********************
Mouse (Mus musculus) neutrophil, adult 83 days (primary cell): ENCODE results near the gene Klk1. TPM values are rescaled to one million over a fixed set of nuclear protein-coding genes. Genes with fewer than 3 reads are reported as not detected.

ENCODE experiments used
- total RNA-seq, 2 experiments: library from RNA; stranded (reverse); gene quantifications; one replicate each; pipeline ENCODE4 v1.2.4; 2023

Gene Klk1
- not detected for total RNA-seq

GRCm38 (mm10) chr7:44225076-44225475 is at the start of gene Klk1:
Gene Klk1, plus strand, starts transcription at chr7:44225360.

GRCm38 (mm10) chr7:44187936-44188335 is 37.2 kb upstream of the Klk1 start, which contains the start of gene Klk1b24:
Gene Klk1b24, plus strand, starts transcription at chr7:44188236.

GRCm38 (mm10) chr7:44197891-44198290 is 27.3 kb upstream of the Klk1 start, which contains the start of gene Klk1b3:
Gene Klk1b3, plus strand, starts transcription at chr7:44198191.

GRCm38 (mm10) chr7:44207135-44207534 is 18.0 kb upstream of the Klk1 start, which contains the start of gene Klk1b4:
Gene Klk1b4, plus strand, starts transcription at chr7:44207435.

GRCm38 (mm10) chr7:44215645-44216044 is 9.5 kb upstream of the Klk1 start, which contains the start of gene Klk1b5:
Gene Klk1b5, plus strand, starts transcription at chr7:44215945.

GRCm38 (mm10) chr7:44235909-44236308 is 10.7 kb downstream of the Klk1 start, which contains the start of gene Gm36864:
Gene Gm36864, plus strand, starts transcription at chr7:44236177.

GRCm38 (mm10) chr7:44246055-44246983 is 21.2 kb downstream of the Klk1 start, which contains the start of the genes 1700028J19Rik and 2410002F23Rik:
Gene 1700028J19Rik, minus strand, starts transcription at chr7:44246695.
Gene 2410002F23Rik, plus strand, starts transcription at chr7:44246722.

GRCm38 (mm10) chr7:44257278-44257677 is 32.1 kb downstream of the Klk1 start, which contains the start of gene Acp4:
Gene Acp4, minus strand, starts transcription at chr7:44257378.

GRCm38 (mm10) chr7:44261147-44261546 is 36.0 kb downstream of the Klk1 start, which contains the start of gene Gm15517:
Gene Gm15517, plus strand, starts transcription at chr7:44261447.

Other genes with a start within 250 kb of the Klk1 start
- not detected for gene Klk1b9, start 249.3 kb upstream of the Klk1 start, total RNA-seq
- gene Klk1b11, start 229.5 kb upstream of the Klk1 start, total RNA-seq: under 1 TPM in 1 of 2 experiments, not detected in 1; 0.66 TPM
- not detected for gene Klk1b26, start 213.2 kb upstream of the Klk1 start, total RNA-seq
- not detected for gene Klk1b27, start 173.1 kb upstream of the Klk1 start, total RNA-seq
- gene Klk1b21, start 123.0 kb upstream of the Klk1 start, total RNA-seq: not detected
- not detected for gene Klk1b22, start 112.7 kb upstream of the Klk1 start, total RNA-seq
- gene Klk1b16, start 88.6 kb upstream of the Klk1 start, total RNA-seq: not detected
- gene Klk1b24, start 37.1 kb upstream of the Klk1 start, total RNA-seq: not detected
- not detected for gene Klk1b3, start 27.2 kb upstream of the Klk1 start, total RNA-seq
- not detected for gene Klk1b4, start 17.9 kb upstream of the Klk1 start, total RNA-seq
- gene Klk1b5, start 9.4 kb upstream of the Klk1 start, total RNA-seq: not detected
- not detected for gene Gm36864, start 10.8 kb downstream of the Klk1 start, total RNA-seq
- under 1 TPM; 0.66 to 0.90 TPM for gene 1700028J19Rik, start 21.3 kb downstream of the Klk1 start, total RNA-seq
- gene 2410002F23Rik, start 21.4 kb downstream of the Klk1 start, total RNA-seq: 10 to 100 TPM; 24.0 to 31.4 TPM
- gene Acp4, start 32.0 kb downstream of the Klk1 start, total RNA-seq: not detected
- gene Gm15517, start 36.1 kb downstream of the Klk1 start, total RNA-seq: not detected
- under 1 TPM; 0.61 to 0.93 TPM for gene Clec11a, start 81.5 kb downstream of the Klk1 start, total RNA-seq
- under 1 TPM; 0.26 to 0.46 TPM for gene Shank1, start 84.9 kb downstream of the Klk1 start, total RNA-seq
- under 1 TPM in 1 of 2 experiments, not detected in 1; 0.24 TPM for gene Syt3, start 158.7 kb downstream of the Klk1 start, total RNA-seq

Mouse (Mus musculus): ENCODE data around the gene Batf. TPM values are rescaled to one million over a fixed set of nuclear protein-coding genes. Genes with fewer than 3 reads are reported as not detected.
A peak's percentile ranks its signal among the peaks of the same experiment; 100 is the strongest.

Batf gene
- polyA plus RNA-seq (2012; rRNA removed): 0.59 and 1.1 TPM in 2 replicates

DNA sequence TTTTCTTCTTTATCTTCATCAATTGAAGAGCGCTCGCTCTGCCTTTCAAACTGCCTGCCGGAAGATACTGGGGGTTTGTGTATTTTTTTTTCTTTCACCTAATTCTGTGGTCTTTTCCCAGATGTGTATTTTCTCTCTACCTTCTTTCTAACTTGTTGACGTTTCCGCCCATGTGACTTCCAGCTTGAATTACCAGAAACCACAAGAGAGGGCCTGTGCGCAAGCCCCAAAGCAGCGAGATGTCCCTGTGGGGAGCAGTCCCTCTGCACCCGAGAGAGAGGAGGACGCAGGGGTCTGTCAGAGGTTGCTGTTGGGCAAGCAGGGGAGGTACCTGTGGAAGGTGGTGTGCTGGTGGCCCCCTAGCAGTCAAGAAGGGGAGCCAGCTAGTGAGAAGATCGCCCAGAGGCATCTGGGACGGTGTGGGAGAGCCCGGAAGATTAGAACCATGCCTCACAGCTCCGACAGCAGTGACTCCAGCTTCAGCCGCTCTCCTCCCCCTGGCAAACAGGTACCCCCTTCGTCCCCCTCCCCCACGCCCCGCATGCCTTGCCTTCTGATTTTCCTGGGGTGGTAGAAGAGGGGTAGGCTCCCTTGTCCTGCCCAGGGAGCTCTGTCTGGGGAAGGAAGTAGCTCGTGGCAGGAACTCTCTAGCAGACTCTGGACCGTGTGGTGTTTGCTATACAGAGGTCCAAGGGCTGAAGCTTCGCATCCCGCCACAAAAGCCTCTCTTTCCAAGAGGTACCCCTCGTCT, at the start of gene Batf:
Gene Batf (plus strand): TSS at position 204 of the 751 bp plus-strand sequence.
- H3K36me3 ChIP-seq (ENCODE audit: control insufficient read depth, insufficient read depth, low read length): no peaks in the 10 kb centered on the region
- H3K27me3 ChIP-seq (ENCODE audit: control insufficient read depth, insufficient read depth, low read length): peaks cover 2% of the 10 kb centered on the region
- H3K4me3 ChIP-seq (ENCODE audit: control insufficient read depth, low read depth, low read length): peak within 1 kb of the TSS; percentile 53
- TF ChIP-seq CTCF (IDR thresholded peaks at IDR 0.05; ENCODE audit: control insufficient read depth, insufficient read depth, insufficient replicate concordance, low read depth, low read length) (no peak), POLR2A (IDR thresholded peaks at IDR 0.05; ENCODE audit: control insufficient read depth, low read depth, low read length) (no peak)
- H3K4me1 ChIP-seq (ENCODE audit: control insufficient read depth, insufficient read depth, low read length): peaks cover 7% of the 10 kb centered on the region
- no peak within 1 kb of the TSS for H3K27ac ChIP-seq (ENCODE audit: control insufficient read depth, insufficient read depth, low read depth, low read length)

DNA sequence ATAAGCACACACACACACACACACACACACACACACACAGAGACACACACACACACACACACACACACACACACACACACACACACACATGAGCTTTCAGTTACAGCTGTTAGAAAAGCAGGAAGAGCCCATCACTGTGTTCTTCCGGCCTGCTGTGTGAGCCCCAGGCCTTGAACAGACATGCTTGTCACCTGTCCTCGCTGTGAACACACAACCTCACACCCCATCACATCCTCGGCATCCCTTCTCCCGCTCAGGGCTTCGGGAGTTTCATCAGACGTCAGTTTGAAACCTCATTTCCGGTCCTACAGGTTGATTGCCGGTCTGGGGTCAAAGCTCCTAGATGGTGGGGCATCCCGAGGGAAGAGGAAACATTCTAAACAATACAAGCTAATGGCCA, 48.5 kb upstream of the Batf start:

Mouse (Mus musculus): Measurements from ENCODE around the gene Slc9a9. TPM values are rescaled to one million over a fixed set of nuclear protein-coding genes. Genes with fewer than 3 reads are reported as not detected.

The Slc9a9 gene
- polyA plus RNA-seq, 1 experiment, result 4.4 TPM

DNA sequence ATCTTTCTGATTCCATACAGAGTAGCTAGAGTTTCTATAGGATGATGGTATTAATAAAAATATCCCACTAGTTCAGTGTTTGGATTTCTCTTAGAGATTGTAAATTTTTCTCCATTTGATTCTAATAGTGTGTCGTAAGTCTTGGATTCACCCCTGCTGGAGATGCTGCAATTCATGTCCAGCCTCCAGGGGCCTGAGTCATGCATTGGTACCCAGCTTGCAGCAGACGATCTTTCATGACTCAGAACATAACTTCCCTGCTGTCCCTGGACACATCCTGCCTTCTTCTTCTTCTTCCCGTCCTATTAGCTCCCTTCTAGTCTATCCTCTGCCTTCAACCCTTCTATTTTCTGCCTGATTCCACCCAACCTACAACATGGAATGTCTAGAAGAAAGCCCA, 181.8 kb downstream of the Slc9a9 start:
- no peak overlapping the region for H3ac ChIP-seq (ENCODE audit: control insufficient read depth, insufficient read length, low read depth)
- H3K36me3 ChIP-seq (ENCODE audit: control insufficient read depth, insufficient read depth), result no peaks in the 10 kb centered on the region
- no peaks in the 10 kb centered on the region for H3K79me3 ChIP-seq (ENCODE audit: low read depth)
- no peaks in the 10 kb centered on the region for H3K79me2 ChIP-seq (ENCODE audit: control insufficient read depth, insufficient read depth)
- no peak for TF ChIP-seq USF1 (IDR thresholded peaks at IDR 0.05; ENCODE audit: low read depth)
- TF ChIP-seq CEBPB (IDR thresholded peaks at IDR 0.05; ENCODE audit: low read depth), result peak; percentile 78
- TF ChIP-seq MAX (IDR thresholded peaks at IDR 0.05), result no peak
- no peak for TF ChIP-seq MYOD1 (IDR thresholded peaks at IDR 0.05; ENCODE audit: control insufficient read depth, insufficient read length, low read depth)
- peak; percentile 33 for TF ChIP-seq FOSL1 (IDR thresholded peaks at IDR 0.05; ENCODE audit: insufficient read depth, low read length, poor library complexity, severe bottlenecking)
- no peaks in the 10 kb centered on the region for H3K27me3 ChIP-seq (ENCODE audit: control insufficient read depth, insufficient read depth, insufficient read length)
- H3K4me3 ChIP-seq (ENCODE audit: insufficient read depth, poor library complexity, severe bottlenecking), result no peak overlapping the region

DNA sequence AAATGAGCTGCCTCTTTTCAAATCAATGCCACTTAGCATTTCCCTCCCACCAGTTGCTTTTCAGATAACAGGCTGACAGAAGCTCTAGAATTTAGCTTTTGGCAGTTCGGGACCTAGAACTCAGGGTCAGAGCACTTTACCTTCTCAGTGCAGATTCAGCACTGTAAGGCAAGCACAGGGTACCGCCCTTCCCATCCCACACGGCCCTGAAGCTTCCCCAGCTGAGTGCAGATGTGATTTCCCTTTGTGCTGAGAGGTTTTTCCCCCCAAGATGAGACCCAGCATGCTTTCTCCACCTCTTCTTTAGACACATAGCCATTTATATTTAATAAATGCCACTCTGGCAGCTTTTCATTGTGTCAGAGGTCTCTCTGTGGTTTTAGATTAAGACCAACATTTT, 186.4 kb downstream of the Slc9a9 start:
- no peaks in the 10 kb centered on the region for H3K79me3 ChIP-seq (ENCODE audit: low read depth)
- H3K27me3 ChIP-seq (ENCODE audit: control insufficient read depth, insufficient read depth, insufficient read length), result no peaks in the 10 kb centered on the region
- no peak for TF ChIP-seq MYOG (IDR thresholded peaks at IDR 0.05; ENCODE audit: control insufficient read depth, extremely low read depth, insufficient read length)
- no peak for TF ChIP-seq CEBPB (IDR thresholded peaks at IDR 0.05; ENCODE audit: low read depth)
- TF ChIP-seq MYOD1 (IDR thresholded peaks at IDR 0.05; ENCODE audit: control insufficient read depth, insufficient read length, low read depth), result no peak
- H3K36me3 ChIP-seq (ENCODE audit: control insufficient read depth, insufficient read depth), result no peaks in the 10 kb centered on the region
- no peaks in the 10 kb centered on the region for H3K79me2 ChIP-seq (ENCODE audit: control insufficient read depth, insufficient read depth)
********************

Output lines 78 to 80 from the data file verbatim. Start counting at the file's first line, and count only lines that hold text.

- TF ChIP-seq MYOD1 (IDR thresholded peaks at IDR 0.05; ENCODE audit: control insufficient read depth, insufficient read length, low read depth), result no peak
- H3K36me3 ChIP-seq (ENCODE audit: control insufficient read depth, insufficient read depth), result no peaks in the 10 kb centered on the region
- no peaks in the 10 kb centered on the region for H3K79me2 ChIP-seq (ENCODE audit: control insufficient read depth, insufficient read depth)